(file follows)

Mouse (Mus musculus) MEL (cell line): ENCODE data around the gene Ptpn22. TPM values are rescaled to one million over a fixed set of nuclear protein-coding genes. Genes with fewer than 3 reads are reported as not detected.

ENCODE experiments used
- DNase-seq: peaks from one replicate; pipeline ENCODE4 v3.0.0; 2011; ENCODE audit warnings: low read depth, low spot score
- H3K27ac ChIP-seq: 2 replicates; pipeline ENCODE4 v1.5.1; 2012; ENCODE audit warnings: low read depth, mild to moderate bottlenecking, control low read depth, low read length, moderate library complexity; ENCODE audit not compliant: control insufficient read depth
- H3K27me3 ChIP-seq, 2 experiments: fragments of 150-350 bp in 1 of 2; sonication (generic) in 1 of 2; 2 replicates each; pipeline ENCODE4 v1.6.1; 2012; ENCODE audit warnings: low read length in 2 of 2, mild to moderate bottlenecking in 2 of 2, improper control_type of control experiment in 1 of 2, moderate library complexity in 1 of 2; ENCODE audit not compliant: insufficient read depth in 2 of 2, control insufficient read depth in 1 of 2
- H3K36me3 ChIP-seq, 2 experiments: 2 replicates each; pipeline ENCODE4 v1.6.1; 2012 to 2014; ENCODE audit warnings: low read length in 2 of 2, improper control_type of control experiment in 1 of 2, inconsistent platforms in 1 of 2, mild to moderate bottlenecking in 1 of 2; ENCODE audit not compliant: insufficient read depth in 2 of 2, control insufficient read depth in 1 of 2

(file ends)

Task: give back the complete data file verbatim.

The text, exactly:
Mouse (Mus musculus) MEL (cell line): ENCODE data around the gene Ptpn22. TPM values are rescaled to one million over a fixed set of nuclear protein-coding genes. Genes with fewer than 3 reads are reported as not detected.

ENCODE experiments used
- DNase-seq: peaks from one replicate; pipeline ENCODE4 v3.0.0; 2011; ENCODE audit warnings: low read depth, low spot score
- H3K27ac ChIP-seq: 2 replicates; pipeline ENCODE4 v1.5.1; 2012; ENCODE audit warnings: low read depth, mild to moderate bottlenecking, control low read depth, low read length, moderate library complexity; ENCODE audit not compliant: control insufficient read depth
- H3K27me3 ChIP-seq, 2 experiments: fragments of 150-350 bp in 1 of 2; sonication (generic) in 1 of 2; 2 replicates each; pipeline ENCODE4 v1.6.1; 2012; ENCODE audit warnings: low read length in 2 of 2, mild to moderate bottlenecking in 2 of 2, improper control_type of control experiment in 1 of 2, moderate library complexity in 1 of 2; ENCODE audit not compliant: insufficient read depth in 2 of 2, control insufficient read depth in 1 of 2
- H3K36me3 ChIP-seq, 2 experiments: 2 replicates each; pipeline ENCODE4 v1.6.1; 2012 to 2014; ENCODE audit warnings: low read length in 2 of 2, improper control_type of control experiment in 1 of 2, inconsistent platforms in 1 of 2, mild to moderate bottlenecking in 1 of 2; ENCODE audit not compliant: insufficient read depth in 2 of 2, control insufficient read depth in 1 of 2